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Budget Airlines: Things to Look Out For

By: Jonathan Hedley - Updated: 3 Jul 2010 | comments*Discuss
Budget Airlines Low Cost Airlines Hints

The advent of budget airlines has drastically changed the travel and tourism industry in Europe over the last ten years. Ever since Go Fly - British Airways' budget subsidiary - was launched in late 1997, this niche (or rather, this Grand Canyon-like gaping crevice) in the market has been turned into a multi-billion pound industry - transporting thousands of ordinary people to places that were previously accessible only as a rare treat!

Gone are the days when a package holiday in Spain was the best value for money option, when a return flight to a European city would cost upwards of £200 per person. Nowadays, it's even possible to get flights for as little as one penny - plus taxes and hidden fees of course. Surely it's too good to be true?

You Get What You Pay For

The business model of the low cost airline is a work of genius. One only wonders why it wasn't touched upon sooner, given its simplicity. Take the service provided by any ordinary airline and strip it down to the bare bones - cut costs at every turn provided it's legal and within safety regulations. Modern technology, particularly the advent of the internet and online booking, has allowed companies to make incredible savings on administration.

The result is a flying bus - a form of long distance transport with no frills - it's a bit uncomfortable, a bit unreliable, there's no come-back if you have any issues and generally speaking, the standard of customer service is pretty basic - but it means that suddenly thousands of people, who could previously only afford maybe one holiday a year, can now pop over to Rome, Barcelona, Paris or Copenhagen, on a whim.

In short, one large advantage just about balances out the many small disadvantages.

Hidden Costs and Things to be Aware of

Flights on low cost airlines are almost all booked online with a credit card. You are charged per flight and each individual flight is a separate contract - so if you miss a connecting flight because your first flight was late, it's tough luck! Added to the cost of your flight are airport taxes and other fees which become visible at various stages of the booking process, depending on which airline you're dealing with.

Flights are non refundable and changeable only with a fee, though may be cancelled at any time by the airline. You also pay fixed fees for every item of luggage you have (for which there is a maximum limit) as well as for food and drink on the plane. The extra charges are forgivable given the cost of the flight and in reality, it simply makes it fairer for those who opt not to have these things.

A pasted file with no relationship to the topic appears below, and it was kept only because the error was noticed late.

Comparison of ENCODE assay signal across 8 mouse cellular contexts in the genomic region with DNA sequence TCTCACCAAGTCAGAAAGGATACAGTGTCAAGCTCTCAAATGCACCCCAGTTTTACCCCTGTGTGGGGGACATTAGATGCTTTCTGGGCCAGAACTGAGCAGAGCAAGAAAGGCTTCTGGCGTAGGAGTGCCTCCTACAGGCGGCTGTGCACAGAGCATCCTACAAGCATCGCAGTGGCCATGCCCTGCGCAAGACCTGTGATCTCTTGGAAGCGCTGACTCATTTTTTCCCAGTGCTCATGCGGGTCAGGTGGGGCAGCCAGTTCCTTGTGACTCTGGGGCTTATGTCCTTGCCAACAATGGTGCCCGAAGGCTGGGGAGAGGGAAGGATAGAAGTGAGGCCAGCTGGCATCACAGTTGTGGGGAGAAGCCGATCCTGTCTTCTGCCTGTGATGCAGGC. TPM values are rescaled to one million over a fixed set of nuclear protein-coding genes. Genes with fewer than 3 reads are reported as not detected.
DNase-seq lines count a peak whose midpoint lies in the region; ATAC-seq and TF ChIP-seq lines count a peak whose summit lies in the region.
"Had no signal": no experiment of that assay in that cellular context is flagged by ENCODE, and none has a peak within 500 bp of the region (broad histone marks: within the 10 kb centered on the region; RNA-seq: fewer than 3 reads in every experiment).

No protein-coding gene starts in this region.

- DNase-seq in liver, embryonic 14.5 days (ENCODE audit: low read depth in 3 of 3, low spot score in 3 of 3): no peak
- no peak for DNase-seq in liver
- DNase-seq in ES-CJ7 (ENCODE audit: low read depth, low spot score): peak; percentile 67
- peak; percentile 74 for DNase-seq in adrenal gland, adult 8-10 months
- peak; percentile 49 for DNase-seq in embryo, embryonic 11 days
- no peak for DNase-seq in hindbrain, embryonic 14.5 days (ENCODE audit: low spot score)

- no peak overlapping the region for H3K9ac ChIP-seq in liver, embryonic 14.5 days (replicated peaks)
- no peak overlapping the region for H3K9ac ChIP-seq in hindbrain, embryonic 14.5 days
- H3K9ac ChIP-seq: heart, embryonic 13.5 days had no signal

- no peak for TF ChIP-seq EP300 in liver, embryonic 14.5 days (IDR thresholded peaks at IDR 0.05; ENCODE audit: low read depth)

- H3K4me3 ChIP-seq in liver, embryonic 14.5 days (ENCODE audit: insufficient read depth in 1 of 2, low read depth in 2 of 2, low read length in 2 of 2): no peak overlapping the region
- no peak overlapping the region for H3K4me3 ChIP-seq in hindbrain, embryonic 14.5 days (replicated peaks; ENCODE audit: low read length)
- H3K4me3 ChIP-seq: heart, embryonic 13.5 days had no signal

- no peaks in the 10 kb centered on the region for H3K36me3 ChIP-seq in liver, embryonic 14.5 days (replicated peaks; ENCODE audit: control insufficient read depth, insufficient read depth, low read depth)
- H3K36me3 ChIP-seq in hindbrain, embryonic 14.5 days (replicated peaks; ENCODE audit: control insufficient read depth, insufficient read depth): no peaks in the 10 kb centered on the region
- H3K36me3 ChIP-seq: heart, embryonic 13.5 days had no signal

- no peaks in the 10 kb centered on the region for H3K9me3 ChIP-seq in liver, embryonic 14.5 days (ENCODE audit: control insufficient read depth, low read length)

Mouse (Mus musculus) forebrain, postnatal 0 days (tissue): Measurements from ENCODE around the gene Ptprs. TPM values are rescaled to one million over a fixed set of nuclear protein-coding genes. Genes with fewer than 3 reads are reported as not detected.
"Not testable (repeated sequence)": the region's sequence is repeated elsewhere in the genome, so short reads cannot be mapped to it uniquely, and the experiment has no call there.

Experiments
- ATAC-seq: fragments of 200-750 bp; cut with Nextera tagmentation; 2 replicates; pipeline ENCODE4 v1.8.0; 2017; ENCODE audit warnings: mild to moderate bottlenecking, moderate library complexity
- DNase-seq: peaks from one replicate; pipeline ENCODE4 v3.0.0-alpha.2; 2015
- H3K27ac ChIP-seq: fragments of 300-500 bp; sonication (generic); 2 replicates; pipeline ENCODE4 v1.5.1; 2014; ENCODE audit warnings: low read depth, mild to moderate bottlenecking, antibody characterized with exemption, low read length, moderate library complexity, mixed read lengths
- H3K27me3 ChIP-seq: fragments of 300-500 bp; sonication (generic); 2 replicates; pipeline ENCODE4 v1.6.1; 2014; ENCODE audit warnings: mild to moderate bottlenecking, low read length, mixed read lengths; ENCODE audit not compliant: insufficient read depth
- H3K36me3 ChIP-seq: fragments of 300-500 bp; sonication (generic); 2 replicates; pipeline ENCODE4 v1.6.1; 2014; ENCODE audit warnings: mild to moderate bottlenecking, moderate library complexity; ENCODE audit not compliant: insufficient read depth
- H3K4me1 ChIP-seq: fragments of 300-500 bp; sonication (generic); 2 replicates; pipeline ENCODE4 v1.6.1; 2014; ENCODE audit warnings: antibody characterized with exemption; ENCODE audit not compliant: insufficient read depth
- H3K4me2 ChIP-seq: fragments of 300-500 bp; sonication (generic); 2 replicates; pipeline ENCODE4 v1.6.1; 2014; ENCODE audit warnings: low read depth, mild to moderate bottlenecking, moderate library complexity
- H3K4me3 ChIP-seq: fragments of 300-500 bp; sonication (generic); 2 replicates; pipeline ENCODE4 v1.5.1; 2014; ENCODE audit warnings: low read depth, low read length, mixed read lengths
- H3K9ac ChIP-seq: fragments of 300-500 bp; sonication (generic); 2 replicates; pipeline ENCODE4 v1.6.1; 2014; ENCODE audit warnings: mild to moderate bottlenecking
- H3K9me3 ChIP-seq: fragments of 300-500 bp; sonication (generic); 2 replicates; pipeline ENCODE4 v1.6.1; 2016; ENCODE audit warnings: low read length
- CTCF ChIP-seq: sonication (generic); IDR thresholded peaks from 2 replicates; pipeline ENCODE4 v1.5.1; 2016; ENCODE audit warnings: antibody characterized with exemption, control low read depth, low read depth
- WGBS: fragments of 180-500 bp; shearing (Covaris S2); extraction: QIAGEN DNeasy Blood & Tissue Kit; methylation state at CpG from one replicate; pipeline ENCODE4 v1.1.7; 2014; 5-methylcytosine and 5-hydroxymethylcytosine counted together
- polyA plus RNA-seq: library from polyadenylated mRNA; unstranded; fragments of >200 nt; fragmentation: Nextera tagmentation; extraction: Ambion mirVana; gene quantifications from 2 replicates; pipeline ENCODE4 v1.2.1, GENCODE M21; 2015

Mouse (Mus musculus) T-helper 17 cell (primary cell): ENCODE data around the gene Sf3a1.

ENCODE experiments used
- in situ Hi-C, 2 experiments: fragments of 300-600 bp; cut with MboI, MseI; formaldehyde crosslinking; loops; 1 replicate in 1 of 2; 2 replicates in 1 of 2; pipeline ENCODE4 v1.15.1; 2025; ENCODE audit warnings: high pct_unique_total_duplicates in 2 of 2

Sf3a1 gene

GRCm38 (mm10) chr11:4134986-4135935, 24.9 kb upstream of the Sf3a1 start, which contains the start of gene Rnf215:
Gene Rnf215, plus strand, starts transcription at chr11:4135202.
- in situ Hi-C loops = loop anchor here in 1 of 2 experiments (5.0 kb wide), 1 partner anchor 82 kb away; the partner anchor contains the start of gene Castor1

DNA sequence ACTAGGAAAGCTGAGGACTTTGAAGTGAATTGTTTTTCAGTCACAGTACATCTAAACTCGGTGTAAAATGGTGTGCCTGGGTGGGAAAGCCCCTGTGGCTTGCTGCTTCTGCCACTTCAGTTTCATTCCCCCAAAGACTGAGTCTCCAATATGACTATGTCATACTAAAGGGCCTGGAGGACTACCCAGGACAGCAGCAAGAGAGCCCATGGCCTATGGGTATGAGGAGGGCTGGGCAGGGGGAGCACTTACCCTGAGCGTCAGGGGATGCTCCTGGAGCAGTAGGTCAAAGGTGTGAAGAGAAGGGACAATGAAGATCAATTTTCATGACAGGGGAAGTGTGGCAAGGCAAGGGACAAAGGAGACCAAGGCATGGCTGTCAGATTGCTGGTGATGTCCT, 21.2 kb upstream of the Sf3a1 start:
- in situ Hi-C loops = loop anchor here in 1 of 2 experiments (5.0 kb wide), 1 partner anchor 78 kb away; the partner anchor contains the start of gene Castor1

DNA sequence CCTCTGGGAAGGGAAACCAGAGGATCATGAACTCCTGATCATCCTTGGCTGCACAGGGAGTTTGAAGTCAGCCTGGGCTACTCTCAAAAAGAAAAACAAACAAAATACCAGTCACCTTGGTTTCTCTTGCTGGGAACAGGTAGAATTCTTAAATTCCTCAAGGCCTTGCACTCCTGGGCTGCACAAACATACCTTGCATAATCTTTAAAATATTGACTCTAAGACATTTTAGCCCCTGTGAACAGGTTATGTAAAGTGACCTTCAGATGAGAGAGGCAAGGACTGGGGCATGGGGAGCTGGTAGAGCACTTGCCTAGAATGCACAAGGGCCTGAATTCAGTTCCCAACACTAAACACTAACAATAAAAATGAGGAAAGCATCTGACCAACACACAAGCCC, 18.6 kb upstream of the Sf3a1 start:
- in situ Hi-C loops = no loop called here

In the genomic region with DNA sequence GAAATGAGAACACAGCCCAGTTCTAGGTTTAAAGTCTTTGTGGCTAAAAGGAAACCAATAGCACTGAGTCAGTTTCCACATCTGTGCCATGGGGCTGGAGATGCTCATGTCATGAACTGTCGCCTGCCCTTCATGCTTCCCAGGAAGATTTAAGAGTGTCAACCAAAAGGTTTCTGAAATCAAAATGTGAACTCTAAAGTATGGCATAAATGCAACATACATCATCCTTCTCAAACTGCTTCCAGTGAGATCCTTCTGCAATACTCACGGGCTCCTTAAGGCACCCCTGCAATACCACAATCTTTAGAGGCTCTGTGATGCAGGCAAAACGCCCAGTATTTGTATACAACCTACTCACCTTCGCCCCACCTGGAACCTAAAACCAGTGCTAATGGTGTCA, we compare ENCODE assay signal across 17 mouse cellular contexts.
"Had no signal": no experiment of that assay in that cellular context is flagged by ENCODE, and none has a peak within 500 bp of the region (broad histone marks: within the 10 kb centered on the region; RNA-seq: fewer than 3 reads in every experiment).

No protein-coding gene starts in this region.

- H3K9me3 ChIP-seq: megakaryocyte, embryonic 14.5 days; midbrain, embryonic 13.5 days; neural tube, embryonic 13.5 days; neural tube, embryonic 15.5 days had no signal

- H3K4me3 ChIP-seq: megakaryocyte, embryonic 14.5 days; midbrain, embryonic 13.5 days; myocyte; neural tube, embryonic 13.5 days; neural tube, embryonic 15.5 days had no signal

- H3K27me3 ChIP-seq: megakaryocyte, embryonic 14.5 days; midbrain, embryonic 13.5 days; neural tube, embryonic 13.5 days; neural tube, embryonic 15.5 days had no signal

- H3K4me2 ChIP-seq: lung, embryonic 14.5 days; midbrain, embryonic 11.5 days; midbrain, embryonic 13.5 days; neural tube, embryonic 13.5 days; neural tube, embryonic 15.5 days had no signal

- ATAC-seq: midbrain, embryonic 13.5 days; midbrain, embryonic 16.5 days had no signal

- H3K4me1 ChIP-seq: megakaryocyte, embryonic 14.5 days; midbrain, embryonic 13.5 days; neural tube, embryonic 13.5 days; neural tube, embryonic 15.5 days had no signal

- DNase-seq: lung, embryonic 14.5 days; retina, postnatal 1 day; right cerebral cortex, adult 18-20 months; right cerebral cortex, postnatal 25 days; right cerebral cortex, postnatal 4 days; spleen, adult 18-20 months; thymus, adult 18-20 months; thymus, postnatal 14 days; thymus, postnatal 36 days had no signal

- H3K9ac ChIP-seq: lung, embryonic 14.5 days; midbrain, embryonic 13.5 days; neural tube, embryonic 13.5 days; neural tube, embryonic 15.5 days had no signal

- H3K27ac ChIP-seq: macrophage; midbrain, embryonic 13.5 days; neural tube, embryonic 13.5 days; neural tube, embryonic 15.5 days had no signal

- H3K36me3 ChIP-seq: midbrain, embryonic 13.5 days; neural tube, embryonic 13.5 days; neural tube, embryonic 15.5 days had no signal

Low cost airlines invariably use Boeing 737's with as many seats crammed into them as feasibly possible, so there isn't much legroom or elbow room for the average sized person. Added to this, budget airlines rarely fly to a city's main airport, instead utilising smaller, cheaper airports, sometimes up to 50 miles away.

Finally, the biggest disadvantage of flying with budget airlines is the poor level of customer service you receive. It must be noted however, that some airlines are significantly better than others. A certain Irish-based airline, which should remain nameless, enjoys a large share of the market because of its aggressive undercutting of its competitors and extreme cost cutting - to the point of virtually no customer service whatsoever.

Said airline, once upon a time, even refused to carry disabled passengers because of the costs it would incur, until they were successfully sued for discrimination. Eyeing an opportunity to win favours with the public, a certain rival airline with a distinctive orange brand reciprocates by charging slightly more money but allowing passengers who miss flights for whatever reason to get on the next flight, space permitting, free of charge.

Hints and Tips

Budget airlines are ideal for people who want to travel short distances around Europe with little or no luggage. The further in advance you book, the cheaper it is, though remember that there is little flexibility if your plans change. The best seats - if you want to be able to stretch your legs - are those in the very front row of the cabin or those next to the emergency doors. Checking in early usually puts you in the first boarding group and therefore gives you a better chance of finding a good seat.

If on the other hand, you have more than the average amount of disposable income, you're going long distance, you wish to carry things you don't want lost or damaged and most of all, a customer service ethic that gives you peace of mind is important to you, then you should look at other options.

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